How to know which Micro USB cables have data (and which ones can only charge)
Here’s a seemingly simple question, what is the difference between these two Micro USB to USB-A cables?
They look very much alike. They are both black, have a USB-A connector on one side and a Micro USB connector on the other side, and feature the ‘trident’ USB logo.
However, something funny happens when you try to use these cables to send over data to a device, like sending music to your (Android) smartphone or books to your e-reader (like a Kindle or Kobo). One of these will work, and the other will not.
Why is that? Let’s take a look at the pins of a USB-A connector:
There are four pins here. Pin 1 and 4 carry the power (for example, to charge your phone), pins 2 and 3 are used for data transfer (like sending photos). However, even though these pins are here, doesn’t mean that the wires for data transfer (pins 2 and 3) are necessarily available. Especially in cheaper cables, that you might get when ordering stuff from sites like AliExpress, these wires might be missing to reduce cost.
When you try to use one of those cables (without data transfer wires) your phone or e-reader will be charged, but you can’t send data over from your laptop. The same thing also happens when you’re trying to send programs to a development board, like an Arduino or ESP32 device.
If you’re like me, and you tend to accumulate all kinds of gadgets over the years you’ll probably have a drawer full of Micro USB cables like this:
You’re probably wondering now: how do i know which ones of these are usable for data transfer, and which ones can you only use to charge devices?
Turns out there’s no easy way to do that by just looking at the cable. In theory, USB cables that support data transfer should have the ‘trident fork’ logo, but in practice the cheap stuff from China uses that logo whether it has data capabilities or not.
So the only way to know for sure is to test them all by hand. I used my Kindle for this. When a cable has data, you will see the ‘USB Drive Mode’ screen featured on the left, and the Kindle will show up in your file manager after a couple of seconds. If the cable only has power, it will just show the regular ‘standby’ screen (on the right).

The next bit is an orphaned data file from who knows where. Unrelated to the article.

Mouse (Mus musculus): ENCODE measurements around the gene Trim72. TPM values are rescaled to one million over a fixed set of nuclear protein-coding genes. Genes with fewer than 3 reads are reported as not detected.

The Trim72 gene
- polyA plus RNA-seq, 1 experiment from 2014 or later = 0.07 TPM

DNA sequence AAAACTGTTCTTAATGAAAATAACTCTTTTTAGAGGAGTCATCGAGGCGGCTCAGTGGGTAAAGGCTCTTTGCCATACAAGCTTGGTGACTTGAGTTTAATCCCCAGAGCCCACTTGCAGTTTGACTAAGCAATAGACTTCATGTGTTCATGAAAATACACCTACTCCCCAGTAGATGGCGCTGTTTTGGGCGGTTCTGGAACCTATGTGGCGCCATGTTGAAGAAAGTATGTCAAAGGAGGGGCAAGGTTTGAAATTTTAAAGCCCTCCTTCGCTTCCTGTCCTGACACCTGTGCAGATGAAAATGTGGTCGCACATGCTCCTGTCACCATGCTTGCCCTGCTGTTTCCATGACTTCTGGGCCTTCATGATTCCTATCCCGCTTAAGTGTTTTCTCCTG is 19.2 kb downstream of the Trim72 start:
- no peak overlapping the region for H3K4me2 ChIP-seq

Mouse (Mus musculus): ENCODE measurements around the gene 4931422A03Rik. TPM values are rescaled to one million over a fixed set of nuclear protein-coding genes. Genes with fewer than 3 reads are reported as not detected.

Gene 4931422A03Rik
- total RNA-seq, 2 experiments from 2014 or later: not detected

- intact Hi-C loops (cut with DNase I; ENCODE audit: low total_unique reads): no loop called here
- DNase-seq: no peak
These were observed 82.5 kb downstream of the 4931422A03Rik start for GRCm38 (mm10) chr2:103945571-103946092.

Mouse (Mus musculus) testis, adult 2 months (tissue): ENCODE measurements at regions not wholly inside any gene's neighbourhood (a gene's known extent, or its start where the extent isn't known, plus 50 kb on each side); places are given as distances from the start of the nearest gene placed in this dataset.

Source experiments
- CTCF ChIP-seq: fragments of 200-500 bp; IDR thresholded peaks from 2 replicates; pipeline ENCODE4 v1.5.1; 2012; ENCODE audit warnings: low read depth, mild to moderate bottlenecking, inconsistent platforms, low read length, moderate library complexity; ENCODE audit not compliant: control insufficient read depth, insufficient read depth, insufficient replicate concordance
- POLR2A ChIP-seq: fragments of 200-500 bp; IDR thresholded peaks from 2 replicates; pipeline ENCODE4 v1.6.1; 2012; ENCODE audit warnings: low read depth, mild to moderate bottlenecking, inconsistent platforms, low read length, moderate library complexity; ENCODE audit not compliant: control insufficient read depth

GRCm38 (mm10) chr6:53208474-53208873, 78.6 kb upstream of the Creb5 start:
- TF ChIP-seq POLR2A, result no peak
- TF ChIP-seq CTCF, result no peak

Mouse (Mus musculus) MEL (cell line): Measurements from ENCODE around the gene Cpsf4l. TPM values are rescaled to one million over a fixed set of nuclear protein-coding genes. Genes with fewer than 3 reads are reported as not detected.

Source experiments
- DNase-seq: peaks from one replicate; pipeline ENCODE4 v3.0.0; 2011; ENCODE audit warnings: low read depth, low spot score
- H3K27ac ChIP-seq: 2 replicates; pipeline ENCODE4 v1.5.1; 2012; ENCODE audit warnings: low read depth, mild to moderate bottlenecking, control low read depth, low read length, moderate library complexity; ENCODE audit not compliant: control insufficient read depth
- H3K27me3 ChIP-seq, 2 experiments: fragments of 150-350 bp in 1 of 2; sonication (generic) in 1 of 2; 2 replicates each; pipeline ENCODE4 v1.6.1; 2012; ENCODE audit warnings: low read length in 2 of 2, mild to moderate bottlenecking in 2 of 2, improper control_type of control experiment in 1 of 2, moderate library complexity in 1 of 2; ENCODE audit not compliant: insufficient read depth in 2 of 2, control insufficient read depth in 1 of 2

Obviously, you don’t need a Kindle to do this. You can use any device that supports file / data transfer. Like you could use Android File Transfer if you have an Android smartphone.
I just went through my drawer of cables, tested them all, and put a little label on them. Yellow if the cable only supported power, green if it had both power and data.
Hopefully this article clears up some of the headaches you might have with USB cables. Let me know in the comments if you have any other useful advice.
TL;DR You don’t know ’til you know 😁
Tóch verdient ‘ie een plekje in de Cable Bible wat mij betreft! https://amiaopensource.github.io/cable-bible/
Thanks for sharing this. I also have a drawer full of these cables..
If you take a look inside the usb-A head, the plastic tip were the pins lay on should be “black” or “white”.
Black = power and data
White = power
I do have charge-only USB cables. They have a white inert just like data cables, but the inner 2 pins on the USB-A connector are missing.
So if only the outer pins are there you know you have a power-only cable :-)
El usb con plástico interno en los pines con color negro lo puedes utilizar para transferencia de cualquier archivo (midi, y puedes cargar un dispositivo con tu dispositivo) mientras que los de color blanco solo soportan archivos multimedia sin carga inversa (fotos,videos, no se puede cargar entre dispositivos) al comprarlos muchos no sabíamos que tipo de cable era el compatible hasta quemarlo
Thanks for the detail and explanation.
I wanted to transfer some videos from my phone to PC and couldn’t do it. Previously I usually transfer data between smartphone and PC. Then I just realized that I bought a new cable because the old one was broken! And after reading this article, I checked my cable and found that ‘Charge only’ was written on it (why I didn’t notice it sooner?!).
Great, so what does one do if one does not have a kindle
You can use any device that supports file / data transfer. Like you could use Android File Transfer if you have an Android smartphone.
Thanks for sharing this info. Very helpful.
The test proposed using kindle device worked very well ! And the tip to label them is great ! Thanks !